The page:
The future of English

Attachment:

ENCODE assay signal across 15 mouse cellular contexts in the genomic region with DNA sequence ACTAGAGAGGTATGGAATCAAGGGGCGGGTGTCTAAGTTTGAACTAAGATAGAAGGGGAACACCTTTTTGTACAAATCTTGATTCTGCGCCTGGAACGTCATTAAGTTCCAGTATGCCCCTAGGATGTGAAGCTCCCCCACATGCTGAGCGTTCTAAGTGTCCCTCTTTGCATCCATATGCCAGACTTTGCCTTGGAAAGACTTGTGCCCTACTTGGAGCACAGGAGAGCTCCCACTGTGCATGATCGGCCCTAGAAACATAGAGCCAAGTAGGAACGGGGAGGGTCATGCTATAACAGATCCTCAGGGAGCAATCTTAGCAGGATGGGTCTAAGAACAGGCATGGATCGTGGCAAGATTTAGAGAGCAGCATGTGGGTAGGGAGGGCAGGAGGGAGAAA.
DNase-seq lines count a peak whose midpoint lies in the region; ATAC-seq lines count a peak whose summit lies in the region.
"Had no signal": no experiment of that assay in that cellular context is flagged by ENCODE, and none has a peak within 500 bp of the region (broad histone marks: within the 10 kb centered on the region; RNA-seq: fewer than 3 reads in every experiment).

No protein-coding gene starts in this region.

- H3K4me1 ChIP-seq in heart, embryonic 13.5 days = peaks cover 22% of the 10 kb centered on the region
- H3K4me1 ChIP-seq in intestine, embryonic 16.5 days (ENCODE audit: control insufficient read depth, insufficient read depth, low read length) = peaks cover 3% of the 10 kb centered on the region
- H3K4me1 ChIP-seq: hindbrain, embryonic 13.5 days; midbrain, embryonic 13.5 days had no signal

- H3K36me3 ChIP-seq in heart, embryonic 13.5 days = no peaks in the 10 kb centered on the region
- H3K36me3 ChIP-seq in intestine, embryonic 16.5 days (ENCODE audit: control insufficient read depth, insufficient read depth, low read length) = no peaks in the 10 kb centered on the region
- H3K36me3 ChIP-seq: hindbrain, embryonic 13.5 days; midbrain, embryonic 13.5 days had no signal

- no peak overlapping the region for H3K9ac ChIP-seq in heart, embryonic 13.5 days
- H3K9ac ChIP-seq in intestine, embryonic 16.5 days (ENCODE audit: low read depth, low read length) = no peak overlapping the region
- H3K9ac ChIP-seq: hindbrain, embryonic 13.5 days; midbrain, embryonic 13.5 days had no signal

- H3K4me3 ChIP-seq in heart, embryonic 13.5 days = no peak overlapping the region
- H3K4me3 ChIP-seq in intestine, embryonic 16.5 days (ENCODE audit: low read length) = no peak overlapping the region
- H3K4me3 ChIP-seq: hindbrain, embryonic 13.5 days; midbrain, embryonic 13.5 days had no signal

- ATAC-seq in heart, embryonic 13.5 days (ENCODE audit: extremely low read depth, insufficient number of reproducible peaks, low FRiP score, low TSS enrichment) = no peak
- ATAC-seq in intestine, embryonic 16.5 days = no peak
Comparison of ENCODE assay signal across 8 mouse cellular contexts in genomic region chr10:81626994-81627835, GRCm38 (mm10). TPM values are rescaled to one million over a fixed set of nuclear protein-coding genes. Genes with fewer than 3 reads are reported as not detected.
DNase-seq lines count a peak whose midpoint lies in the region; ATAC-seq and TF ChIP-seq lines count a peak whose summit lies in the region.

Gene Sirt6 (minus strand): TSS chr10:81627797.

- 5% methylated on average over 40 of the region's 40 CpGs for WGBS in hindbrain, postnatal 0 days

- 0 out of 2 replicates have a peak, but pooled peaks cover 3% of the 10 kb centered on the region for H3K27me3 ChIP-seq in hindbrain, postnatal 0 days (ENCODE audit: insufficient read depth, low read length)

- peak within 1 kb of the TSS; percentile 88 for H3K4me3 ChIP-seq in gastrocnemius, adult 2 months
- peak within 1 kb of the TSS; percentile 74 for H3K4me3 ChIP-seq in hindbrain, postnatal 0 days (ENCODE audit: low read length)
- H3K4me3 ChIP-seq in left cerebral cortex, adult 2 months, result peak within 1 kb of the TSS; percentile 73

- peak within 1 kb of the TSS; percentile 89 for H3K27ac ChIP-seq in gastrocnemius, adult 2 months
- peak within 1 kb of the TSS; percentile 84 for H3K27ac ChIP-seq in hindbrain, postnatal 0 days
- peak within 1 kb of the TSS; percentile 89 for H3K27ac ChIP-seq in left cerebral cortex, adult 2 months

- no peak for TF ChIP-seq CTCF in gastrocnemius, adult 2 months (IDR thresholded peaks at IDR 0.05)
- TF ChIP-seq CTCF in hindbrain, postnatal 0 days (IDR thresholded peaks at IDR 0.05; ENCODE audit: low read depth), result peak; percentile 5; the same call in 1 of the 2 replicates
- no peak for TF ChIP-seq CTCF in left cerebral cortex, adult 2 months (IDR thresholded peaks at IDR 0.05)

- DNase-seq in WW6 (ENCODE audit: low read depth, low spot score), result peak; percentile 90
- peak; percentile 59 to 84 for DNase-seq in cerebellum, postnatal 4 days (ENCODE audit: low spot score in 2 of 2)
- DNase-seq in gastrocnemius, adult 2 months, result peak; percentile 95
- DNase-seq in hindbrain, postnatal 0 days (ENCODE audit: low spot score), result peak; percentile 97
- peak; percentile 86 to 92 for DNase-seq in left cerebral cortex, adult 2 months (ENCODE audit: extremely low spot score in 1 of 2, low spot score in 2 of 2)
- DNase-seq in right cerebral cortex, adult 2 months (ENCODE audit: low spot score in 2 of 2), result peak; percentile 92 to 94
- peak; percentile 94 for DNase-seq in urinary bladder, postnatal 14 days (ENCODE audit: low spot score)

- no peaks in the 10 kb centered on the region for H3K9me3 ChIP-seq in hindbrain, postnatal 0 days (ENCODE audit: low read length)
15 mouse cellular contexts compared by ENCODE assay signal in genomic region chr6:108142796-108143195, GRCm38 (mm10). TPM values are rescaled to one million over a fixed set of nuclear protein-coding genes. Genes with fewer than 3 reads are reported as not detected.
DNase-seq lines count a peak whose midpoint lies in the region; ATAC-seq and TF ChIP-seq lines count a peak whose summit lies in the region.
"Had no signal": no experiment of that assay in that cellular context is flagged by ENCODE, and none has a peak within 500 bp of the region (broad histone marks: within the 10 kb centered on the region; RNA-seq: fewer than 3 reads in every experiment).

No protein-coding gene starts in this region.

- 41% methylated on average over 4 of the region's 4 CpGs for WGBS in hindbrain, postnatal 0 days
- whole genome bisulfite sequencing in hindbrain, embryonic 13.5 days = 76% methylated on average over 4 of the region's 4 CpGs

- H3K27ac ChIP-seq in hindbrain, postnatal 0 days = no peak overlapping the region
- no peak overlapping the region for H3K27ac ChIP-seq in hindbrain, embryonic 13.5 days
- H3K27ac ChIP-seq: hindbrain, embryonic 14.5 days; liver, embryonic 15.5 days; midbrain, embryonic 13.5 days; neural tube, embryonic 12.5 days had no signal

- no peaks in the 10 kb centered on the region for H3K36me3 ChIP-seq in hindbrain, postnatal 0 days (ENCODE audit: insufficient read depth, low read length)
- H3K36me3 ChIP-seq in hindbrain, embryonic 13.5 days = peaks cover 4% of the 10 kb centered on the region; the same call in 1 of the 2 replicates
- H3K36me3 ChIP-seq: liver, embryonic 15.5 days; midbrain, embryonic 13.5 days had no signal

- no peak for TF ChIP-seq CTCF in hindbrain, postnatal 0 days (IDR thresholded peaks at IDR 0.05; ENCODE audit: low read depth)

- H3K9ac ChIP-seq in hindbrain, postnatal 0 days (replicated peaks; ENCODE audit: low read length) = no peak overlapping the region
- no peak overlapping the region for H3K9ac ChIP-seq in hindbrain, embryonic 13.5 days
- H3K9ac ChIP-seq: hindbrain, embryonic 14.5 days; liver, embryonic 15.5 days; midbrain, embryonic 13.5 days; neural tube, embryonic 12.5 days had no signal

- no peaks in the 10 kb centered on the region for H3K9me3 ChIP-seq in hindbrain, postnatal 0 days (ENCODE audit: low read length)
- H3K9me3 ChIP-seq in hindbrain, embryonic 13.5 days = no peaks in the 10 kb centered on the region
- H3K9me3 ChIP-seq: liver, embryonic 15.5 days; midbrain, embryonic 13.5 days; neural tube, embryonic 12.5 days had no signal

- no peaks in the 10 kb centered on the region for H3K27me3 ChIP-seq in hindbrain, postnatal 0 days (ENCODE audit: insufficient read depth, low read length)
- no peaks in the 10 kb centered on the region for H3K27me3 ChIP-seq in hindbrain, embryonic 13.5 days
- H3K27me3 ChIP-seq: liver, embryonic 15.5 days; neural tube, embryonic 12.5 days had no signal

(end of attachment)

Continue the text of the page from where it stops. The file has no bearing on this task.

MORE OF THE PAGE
English teachers have always had to, and no doubt always will, balance the old with the new, the classic forms with the emerging forms, the standard and proper with the subversive and challenging. Working within this set of dichotomies, English teachers are well placed to foster traditional skills and highlight the literary gems of the past, although it’s likely that few new teachers at the beginning of the twenty-first century would posit themselves merely, or even mainly, as exponents of the Cultural Heritage model (see p. 10). Equally, it is to be hoped that few of us see ourselves solely as deliverers of basic skills, preparing pupils for entry into the world of work. Indeed, if this were the main function of English teaching, we should be spending a lot more time trying to predict the kinds of technological and social change that might shape the working lives of pupils currently in our care. Most English teachers probably occupy the middle ground, recognising the importance of offering students the opportunity to experience and access the literary greats, as well as the more functional nature of our subject and the contribution it makes in creating a skilled, literate workforce of the future. Many of us also want to use our subject to facilitate personal development and engagement among our students, to encourage ‘students as participants in, and creators of, culture as opposed to merely inheritors of someone else’s’ (Goodwyn, 2000:6). If we add to that the tradition of critical analysis of literature and other texts, and thereby the world they present and represent, we have a broad and fairly enduring definition of English teaching.